A Letter to Our Community Regarding the End of Urgency Ordinance

History

Immediately following the Camp Fire, the Town Council adopted an urgency ordinance to address hazardous debris removal and to permit temporary living in RVs on properties without structures. Concerns over public health and safety are the main reasons why most municipalities prohibit living in RVs long-term. To address the temporary housing crisis created by the Camp Fire, the council amended the zoning code to provide two allowances:

1. Dry camping without a permit for a six-month period

2. Allow permitted RV living with certain conditions (hooked up to utilities, connected to an operational septic system, and garbage service) until December 31, 2020.

The Upside

The “upside” of this council action provided residents the option to live on their properties if they had no other place to reside. After the fire, housing was a scarcity throughout the entire county. To address this, the Council adopted several priorities, plans, and projects, including establishing the Building Resiliency Center (BRC) and hired extra personnel to assist individuals to begin rebuilding their homes. Priority ONE for the Council after the fire was to help individual homeowners rebuild and move back home. A strong rebuild assistance effort has been underway for nearly two years and will continue for many years to come. Helping individuals rebuild their homes while moving forward as a community is our focus.

The Downside

Unfortunately, we have come to discover some of the downsides of RV living for prolonged periods of time. Crime, incompatible use with neighborhoods, illegal squatting, and noise from generators are a few examples of what Paradise is experiencing. Impacts such as these are not conducive to community recovery; and, if left unchecked, can turn into serious threats to public health and safety. The Police Department, Code Enforcement, and Town Council receive many complaints from citizens ranging from personal safety and quality of life issues to major health concerns.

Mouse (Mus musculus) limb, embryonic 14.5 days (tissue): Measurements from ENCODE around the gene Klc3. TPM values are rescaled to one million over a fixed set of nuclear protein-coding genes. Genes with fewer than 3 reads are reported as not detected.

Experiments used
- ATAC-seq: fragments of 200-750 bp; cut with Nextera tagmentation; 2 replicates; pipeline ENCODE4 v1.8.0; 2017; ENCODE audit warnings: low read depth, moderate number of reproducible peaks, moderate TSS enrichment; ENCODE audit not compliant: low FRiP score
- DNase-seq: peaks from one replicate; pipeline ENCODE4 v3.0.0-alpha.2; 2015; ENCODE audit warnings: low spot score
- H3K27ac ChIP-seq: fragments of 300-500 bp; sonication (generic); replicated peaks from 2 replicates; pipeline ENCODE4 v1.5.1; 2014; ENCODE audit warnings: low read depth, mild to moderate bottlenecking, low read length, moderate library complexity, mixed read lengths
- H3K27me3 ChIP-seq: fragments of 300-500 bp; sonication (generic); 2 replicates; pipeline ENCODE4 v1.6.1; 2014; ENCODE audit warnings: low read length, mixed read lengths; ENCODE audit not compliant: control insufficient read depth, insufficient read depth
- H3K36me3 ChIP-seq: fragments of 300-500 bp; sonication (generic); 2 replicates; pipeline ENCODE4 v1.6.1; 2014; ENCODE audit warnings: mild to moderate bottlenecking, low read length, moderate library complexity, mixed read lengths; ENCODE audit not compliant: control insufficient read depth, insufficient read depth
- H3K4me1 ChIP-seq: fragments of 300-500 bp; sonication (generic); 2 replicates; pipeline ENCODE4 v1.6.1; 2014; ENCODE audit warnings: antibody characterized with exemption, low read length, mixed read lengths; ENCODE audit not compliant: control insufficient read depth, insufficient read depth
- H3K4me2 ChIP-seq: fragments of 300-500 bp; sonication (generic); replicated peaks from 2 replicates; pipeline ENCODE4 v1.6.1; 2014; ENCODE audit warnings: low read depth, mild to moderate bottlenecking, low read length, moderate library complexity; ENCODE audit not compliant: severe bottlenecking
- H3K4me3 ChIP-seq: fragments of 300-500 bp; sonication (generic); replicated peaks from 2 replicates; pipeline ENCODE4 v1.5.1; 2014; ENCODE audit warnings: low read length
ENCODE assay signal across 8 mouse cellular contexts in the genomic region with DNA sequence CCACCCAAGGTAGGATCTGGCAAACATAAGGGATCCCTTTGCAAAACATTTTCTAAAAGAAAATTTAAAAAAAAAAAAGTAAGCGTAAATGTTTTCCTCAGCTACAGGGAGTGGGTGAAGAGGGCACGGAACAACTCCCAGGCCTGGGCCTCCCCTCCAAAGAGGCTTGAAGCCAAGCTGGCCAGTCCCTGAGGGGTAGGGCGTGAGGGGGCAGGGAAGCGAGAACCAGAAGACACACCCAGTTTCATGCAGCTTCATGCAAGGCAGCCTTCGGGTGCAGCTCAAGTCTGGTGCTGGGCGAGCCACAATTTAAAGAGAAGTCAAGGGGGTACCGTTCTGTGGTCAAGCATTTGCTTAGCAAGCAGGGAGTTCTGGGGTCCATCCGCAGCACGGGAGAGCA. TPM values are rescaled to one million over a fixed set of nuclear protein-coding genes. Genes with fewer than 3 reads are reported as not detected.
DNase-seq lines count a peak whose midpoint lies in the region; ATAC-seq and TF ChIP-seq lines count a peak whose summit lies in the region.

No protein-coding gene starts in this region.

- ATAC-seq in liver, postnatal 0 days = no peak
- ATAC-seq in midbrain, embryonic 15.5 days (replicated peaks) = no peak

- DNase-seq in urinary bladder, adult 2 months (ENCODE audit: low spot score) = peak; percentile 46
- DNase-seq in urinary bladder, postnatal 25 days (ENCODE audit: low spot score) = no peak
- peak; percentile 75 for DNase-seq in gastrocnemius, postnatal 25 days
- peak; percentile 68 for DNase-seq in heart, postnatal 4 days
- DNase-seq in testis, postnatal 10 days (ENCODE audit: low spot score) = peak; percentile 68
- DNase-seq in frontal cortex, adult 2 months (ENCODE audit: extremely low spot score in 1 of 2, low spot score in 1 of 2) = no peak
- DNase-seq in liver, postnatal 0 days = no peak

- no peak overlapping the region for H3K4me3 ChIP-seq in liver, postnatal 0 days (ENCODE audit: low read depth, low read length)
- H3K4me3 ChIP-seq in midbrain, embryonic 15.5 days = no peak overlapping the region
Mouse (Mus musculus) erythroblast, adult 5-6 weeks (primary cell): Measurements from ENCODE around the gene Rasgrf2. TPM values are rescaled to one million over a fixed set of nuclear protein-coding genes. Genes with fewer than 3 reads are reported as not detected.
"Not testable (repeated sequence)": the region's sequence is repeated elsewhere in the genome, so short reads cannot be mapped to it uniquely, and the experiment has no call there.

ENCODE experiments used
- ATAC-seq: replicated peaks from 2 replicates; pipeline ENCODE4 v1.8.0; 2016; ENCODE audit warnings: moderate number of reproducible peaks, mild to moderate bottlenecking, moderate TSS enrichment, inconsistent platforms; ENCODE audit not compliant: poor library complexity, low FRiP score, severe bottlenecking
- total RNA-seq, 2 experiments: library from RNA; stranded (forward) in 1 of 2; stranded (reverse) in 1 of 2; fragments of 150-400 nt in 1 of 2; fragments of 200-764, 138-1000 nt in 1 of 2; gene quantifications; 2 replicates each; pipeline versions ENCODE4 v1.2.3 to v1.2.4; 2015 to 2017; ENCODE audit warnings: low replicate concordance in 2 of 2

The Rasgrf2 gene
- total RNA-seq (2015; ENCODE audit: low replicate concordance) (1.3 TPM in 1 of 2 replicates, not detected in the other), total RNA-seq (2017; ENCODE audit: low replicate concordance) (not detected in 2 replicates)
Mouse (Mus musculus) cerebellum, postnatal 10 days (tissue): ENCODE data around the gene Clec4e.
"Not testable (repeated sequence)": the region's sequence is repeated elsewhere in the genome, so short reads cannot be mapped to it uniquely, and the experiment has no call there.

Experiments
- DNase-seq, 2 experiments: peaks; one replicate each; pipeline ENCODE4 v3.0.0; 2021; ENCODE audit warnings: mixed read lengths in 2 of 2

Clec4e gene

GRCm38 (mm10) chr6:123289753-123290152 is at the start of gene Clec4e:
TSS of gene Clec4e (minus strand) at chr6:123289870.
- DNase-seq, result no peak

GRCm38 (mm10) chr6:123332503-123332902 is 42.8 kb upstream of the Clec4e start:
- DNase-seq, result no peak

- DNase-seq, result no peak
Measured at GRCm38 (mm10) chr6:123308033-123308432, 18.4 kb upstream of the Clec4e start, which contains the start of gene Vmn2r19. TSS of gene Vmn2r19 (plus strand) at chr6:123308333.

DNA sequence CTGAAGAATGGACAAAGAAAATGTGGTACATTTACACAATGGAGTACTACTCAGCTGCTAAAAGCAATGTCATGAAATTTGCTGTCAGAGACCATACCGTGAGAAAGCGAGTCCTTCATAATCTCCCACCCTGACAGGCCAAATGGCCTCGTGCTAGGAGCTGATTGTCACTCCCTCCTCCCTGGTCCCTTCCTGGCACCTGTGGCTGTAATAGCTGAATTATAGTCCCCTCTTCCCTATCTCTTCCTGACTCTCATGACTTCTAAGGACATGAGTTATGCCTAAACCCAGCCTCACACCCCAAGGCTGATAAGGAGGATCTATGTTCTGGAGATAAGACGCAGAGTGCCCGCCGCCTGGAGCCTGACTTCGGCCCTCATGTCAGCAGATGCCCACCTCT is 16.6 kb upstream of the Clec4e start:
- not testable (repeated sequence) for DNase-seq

There are approximately 300 unpermitted RV’s in Town. Many of them are not connected to septic. The Town receives regular reports of people dumping their raw sewage on lots in Town. This is a public health issue that cannot be overlooked. We are also finding several unpermitted RV’s that are situated on properties not legally owned by the occupants. Many of these do not have permission from the owners to occupy them. Illegal squatting is a concern raised by many out-of-town property owners and is a difficult issue for town officials to track. Another downside is that many unpermitted RV’ers do not have garbage service. The Town is seeing an uptick of illegal dumping of garbage, which left unchecked, will produce many illegal “dumping sites” that are difficult and costly to clean up. The cost to eliminate these types of dumps and brownfields always fall onto the taxpayers.

The Challenge

The Town recognizes that many people who are living in RVs on their own properties have a plan to rebuild, but need time, money, or other assistance. Our goal is to help those who need it while mitigating crime, illegal/incompatible uses, and public health issues.